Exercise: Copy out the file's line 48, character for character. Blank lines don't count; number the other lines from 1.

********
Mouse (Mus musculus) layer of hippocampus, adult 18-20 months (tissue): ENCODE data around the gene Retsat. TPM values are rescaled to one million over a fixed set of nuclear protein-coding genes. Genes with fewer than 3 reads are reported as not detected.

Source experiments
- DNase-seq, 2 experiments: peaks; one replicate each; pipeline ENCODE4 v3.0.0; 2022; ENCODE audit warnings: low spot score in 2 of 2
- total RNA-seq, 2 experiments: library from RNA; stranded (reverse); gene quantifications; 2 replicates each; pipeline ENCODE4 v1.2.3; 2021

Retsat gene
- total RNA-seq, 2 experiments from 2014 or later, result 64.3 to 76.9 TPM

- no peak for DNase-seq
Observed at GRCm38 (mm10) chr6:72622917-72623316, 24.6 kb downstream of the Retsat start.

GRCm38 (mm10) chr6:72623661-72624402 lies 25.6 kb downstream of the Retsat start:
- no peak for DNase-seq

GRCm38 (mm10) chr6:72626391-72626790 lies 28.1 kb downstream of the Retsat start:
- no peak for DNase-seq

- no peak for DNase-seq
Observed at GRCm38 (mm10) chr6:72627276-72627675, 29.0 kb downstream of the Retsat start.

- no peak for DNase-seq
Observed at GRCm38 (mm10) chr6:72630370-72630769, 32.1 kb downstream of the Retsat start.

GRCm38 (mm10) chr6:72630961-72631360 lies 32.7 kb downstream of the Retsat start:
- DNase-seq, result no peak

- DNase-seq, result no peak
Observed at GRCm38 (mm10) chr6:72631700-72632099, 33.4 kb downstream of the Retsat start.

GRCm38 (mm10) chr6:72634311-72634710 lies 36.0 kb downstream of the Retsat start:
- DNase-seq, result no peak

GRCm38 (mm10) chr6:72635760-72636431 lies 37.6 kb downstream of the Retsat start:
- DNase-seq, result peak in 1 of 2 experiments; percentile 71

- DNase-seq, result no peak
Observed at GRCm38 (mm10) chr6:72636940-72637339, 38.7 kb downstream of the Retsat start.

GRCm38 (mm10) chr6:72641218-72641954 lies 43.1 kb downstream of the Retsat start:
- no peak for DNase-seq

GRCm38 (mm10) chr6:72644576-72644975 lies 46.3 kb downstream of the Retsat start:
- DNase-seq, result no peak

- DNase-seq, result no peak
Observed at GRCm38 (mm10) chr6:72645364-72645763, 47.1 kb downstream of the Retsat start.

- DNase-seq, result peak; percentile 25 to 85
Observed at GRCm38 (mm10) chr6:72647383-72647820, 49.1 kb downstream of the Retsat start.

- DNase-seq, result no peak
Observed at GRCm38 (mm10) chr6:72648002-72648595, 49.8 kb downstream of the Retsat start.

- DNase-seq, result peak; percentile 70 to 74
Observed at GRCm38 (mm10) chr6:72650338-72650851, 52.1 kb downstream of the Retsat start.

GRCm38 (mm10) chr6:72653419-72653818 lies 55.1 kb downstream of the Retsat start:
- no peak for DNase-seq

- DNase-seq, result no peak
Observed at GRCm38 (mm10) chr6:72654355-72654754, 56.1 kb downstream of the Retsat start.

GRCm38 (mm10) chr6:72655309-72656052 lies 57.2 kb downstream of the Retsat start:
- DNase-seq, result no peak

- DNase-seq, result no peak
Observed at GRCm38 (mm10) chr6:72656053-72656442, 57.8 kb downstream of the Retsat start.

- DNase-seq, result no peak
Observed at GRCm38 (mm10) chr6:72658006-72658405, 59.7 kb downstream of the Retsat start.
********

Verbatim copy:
Observed at GRCm38 (mm10) chr6:72658006-72658405, 59.7 kb downstream of the Retsat start.